Chinese smartphone maker Xiaomi isn’t nearly as profitable as previously estimated. A regulatory filing yesterday in China showed the privately-held company had a net profit last year of just CNY347 million ($56 million) – ten times less than media expectations.
In early November, the Wall Street Journal (WSJ), citing confidential documents from the company, reported that Xiaomi’s 2013 profit increased 84 per cent to CNY3.46 billion ($563 million) with revenue of CNY27 billion ($4.3 million).
The four-year-old firm reported CNY26.6 billion in revenue last year (in line with the WSJ report) and an operating margin of 1.3 per cent. The results were released to the Shenzhen Stock Exchange after the company acquired about a 1.3 per cent interest in Midea Group for CNY1.27 billion, the China Daily reported.
A Xiaomi representative told Reuters that the filing did not cover its entire business.
The release of the results comes just days after the company was hit by an injunction in India that bans the sale of some of its smartphones for infringing on essential patents.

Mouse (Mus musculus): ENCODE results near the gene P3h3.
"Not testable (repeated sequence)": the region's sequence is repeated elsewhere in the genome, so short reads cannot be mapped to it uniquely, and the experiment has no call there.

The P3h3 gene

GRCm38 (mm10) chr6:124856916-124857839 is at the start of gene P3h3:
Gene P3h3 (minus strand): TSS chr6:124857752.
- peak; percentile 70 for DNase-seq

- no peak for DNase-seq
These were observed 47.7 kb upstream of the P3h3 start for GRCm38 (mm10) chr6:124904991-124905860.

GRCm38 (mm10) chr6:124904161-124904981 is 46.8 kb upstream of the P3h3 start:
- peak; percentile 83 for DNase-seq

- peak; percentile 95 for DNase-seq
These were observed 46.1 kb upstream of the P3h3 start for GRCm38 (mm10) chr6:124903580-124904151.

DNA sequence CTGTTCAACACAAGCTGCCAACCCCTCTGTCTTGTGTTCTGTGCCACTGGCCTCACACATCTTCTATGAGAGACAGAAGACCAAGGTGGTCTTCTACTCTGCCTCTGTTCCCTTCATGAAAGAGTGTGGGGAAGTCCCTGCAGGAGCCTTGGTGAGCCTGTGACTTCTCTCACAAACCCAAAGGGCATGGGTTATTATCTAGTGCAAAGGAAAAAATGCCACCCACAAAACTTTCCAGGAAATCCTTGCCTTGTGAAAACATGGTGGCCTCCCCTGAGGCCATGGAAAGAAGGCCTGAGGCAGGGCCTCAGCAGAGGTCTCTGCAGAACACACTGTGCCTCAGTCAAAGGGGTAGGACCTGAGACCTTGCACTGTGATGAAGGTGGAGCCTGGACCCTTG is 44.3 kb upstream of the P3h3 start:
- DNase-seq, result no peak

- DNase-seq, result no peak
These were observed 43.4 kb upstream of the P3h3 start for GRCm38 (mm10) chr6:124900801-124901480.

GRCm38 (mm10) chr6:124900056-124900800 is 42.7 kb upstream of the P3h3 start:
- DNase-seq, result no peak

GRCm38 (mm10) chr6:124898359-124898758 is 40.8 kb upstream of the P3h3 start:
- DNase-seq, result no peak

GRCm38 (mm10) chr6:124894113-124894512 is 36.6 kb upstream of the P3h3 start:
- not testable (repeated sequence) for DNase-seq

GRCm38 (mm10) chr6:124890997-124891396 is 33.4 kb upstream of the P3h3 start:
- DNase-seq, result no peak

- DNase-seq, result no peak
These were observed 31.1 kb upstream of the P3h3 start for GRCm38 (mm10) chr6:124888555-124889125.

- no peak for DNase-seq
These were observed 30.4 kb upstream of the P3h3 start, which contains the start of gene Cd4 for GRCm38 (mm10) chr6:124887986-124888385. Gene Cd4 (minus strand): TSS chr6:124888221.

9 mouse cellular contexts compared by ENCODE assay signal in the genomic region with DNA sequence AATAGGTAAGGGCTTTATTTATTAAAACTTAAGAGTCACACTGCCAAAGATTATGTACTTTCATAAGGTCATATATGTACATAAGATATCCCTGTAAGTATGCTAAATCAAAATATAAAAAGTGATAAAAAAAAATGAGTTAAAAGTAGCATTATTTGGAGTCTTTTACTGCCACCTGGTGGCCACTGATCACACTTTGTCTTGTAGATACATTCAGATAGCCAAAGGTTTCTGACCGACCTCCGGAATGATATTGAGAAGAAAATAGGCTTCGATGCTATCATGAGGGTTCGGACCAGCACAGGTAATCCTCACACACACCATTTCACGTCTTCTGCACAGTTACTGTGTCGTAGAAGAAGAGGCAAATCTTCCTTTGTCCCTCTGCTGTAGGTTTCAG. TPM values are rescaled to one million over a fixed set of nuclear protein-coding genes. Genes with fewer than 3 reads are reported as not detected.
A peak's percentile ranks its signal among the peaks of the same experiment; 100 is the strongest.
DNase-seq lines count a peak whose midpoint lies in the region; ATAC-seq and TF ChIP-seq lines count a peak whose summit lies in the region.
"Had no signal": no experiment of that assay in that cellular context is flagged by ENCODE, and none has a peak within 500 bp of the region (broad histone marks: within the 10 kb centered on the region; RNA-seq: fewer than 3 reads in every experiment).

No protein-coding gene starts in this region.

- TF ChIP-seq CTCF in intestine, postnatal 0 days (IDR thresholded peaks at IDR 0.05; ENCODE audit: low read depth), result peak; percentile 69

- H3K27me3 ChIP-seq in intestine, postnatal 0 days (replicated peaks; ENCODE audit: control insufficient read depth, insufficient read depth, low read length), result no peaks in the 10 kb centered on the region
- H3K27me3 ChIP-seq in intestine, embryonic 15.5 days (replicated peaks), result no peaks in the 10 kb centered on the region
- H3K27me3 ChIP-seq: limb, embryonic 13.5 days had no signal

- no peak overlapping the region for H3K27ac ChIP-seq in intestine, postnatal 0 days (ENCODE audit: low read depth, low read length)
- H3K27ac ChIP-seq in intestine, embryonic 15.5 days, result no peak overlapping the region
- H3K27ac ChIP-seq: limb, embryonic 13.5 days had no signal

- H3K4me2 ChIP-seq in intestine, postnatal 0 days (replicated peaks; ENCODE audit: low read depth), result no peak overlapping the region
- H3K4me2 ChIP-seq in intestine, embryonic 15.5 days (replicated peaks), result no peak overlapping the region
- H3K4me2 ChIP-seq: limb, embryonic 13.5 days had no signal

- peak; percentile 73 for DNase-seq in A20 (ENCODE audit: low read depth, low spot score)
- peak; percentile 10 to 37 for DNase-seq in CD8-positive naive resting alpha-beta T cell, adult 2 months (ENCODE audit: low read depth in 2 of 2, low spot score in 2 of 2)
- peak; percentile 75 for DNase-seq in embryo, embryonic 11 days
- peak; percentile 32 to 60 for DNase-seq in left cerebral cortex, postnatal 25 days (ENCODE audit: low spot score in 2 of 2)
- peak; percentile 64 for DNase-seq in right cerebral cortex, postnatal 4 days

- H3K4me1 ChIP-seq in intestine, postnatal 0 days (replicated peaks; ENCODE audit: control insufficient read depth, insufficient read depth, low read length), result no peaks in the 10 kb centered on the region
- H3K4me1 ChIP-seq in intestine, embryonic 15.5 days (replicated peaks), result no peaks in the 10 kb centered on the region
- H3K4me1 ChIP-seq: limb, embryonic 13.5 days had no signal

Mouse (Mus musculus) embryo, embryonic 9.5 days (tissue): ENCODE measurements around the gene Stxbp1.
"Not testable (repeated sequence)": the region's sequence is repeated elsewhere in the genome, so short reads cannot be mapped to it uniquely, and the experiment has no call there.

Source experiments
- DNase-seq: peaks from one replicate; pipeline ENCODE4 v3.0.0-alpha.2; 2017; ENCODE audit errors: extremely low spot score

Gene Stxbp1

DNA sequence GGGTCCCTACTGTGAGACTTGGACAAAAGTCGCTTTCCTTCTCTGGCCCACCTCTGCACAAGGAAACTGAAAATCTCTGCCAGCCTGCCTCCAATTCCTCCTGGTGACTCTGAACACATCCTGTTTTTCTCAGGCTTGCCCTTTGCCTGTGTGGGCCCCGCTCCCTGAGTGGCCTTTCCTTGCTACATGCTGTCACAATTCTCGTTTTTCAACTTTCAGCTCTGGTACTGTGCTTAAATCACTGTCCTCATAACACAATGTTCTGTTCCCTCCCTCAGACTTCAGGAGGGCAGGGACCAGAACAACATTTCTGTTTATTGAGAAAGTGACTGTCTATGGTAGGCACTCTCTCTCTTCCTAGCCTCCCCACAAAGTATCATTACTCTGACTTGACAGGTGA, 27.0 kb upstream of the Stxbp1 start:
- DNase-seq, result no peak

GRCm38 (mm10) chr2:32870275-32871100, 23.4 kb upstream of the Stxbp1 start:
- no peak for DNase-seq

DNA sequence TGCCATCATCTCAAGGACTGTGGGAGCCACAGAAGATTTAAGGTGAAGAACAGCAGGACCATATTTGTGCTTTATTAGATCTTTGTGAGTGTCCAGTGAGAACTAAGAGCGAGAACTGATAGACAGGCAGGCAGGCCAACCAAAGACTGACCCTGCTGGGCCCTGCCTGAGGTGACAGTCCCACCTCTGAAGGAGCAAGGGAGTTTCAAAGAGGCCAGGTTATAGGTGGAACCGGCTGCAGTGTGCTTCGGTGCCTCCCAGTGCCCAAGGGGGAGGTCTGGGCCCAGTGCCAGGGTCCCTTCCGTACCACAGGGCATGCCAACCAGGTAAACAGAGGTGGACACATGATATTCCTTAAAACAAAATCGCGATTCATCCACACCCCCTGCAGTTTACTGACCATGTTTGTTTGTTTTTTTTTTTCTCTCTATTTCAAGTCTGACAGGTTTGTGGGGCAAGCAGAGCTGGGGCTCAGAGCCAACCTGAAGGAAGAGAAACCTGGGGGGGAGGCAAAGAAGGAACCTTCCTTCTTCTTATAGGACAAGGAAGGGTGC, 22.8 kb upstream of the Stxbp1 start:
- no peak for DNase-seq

Ericsson filed a complaint with the Delhi High Courts after Xiaomi reportedly failed to respond to six requests for royalties.
If the company is forced to pay standard essential patents on all products it exports out of China, its costs would increase by 5-7 per cent, Richard Windsor wrote in his Radio Free Mobile blog last week.
With such tight margins compared to Apple (nearly 30 per cent) and Samsung (high teens), Windsor said paying royalties would “meaningfully compound Xiaomi’s difficulties when it comes to profitably selling devices outside” of China.
He estimated the company’s margins outside its home market would be 2-4 per cent in the best case.
Windsor said in his blog today that based on the lower profit expected for the next two years, and assuming it hasn’t skimped on R&D, he calculates a valuation of $16.7 billion. He uses a similar formula as he used for Apple, but applied a 300 per cent premium to account for Xiaomi’s much faster growth.
But, he warned, if the firm has under-invested in R&D, which is the “life blood of growth”, then the premium would be far too optimistic.
The company reportedly held discussions in November with a number of firms to raise $1.5 billion in funding, which at the time would value the company at an estimated $40-50 billion.